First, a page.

Next, we need to add configurations within the Splunk server under props.conf to verify that line breaking, time stamp, and field extractions are configured correctly. Copy the contents below in props.conf in $SPLUNK_HOME/etc/system/local/. For more information regarding these configurations, refer to the Splunk props.conf documentation.

pulldown_type = true
KV_MODE = json
TIME_PREFIX = ^(?>S+s){10}
MAX_TIMESTAMP_LOOKAHEAD = 10  # makes sure account_id is not used for timestamp
## Replace unrequired characters from the VPC Flow logs list with blank values
SEDCMD-A = s/'//g 
SEDCMD-B = s/"|,//g

## Extraction of fields within VPC Flow log events ##

Step 3: Create SQS to Queue Event Notifications

Whenever a new object (log file) is stored in an Amazon S3 bucket, an event notification is forwarded to an SQS queue. Follow the steps below to create the SQS queue and configure a log centralization S3 bucket to forward event notifications.

  • Access the Amazon SQS console in your AWS account and choose Create Queue.
  • Select Standard type and choose a Queue name.
  • Within Configurations, increase the Visibility timeout to 5 minutes, and the Message retention period to 14 days. Refer to the screenshot below for these configurations.

Figure 4 – Amazon SQS configuration.

  • Enable Encryption for at-rest encryption for your queue.
  • Configure the Access policy as shown below to provide the S3 bucket with permissions to send messages to this SQS queue. Replace the placeholders in with the specific values for your environment.
        "Version": "2012-10-17",
        "Id": "Queue1_Policy_UUID",
        "Statement": [
            "Sid": "Queue1_Send",
            "Effect": "Allow",
            "Principal": {
              "Service": ""
            "Action": "sqs:SendMessage",
            "Resource": "",
            "Condition": {
              "StringEquals": {
                "aws:SourceAccount": ""
              "ArnLike": {
                "aws:SourceArn": ""

  • Enable Dead-letter queue so that messages that aren’t processed from this queue will be forwarded to the dead-letter queue for further inspection.

Step 4: Forward Amazon S3 Event Notifications to SQS

Now that the SQS queue has been created, follow the steps below to configure the VPC flow log S3 bucket to forward the event notifications for all object create events to the queue.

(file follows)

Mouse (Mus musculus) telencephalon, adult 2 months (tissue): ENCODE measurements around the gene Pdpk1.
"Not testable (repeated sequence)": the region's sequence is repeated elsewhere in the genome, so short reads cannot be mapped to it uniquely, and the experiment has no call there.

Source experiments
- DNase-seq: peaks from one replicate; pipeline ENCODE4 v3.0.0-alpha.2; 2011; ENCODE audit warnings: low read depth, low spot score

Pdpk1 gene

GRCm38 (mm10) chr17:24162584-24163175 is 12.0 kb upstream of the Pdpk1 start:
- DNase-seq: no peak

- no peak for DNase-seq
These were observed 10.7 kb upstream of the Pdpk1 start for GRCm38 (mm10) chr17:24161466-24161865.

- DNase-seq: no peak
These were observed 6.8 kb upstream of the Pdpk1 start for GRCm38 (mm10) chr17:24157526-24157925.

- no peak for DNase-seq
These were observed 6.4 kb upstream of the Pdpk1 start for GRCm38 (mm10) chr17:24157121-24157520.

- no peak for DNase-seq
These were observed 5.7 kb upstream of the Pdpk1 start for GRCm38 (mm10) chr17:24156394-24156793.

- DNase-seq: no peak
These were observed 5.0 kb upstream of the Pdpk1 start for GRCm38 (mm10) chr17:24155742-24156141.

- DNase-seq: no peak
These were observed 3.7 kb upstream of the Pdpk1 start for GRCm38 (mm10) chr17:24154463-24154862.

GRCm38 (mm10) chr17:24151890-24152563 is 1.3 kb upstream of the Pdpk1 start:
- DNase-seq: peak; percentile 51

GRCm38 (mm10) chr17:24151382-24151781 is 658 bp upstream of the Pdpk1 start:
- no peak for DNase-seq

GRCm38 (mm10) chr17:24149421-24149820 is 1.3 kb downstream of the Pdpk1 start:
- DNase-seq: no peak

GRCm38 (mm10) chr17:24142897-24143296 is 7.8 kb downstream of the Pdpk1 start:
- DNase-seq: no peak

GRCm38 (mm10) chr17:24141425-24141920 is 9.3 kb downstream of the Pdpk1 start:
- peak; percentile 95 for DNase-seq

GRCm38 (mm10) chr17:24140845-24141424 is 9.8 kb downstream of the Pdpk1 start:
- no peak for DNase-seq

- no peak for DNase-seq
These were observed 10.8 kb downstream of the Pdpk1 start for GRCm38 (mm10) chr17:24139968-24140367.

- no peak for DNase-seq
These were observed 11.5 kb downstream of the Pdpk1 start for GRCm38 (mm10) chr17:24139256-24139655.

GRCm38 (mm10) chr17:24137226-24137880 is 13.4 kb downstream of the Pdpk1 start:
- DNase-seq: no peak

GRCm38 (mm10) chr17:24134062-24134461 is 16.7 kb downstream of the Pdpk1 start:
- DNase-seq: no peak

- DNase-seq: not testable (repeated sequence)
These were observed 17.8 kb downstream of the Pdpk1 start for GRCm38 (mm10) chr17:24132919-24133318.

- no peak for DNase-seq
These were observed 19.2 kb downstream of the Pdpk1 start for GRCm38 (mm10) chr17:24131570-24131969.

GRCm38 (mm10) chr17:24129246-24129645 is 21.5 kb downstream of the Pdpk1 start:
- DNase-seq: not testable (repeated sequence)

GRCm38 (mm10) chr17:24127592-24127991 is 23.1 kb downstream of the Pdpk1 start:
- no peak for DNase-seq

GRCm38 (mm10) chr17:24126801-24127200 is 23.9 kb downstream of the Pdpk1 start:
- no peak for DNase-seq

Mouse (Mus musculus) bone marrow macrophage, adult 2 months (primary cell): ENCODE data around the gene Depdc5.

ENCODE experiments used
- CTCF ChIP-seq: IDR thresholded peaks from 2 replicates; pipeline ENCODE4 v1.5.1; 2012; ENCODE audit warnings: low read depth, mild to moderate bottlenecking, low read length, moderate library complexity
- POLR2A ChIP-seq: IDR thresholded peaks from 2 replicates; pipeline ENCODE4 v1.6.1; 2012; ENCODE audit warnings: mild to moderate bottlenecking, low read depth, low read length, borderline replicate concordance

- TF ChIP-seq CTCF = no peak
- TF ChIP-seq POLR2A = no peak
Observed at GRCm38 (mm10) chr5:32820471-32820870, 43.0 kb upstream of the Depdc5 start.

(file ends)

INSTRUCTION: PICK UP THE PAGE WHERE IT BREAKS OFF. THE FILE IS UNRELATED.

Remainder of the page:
• From the Amazon S3 console, access the centralized S3 bucket for VPC flow logs.
  • Select the Properties tab, scroll down to Event notifications, and choose Create event notifications.
  • Within General configurations, provide an appropriate Event name. Under Event types, select All object create events. Under Destination, choose SQS queue and select the SQS queue we created in the previous step. Click on Save changes and the configuration should look like this:

Figure 5 - S3 Event Notification

Figure 5 – Amazon S3 event notifications.

Step 5: Create a Backsplash Amazon S3 bucket

Now, let’s create a backsplash S3 bucket to verify that filtered data is not lost, in case the AWS Lambda function is unable to deliver data to Splunk. The Lambda function sends the filtered logs to this bucket whenever the delivery to Splunk fails. Please follow the steps in this documentation to create an S3 bucket.

Step 6: Create an AWS IAM Role for the Lambda Function

  • From the AWS IAM console, access the Policies menu and select Create Policy.
  • Select JSON as the Policy Editor option and paste the policy below. Replace the placeholders in with specific values for your environment. Once done, click Next.
        "Version": "2012-10-17",
        "Statement": [
                "Sid": "lambdaPutObject",
                "Effect": "Allow",
                "Action": "s3:PutObject",
                "Resource": "arn:aws:s3:::/*"
                "Sid": "lambdaGetObject",
                "Effect": "Allow",
                "Action": "s3:GetObject",
                "Resource": "arn:aws:s3:::/*"
                "Sid": "lambdaSqsActions",
                "Effect": "Allow",
                "Action": [
                "Resource": "" 

  • Enter a name and description for the policy, and select Create Policy.
  • From the IAM console, access Roles and select Create role.
  • Under Use Case, select Lambda and click on Next.
  • On the Add Permissions page, select the AWS managed AWSLambdaBasicExecutionRole policy and the custom policy we just created prior to creating this role. Choose Next once both the policies are selected.
  • Enter an appropriate role name and then choose Create role.

Step 7: Create Lambda Function to Filter and Push Logs to Splunk

  • Access the AWS Lambda console and choose Create function.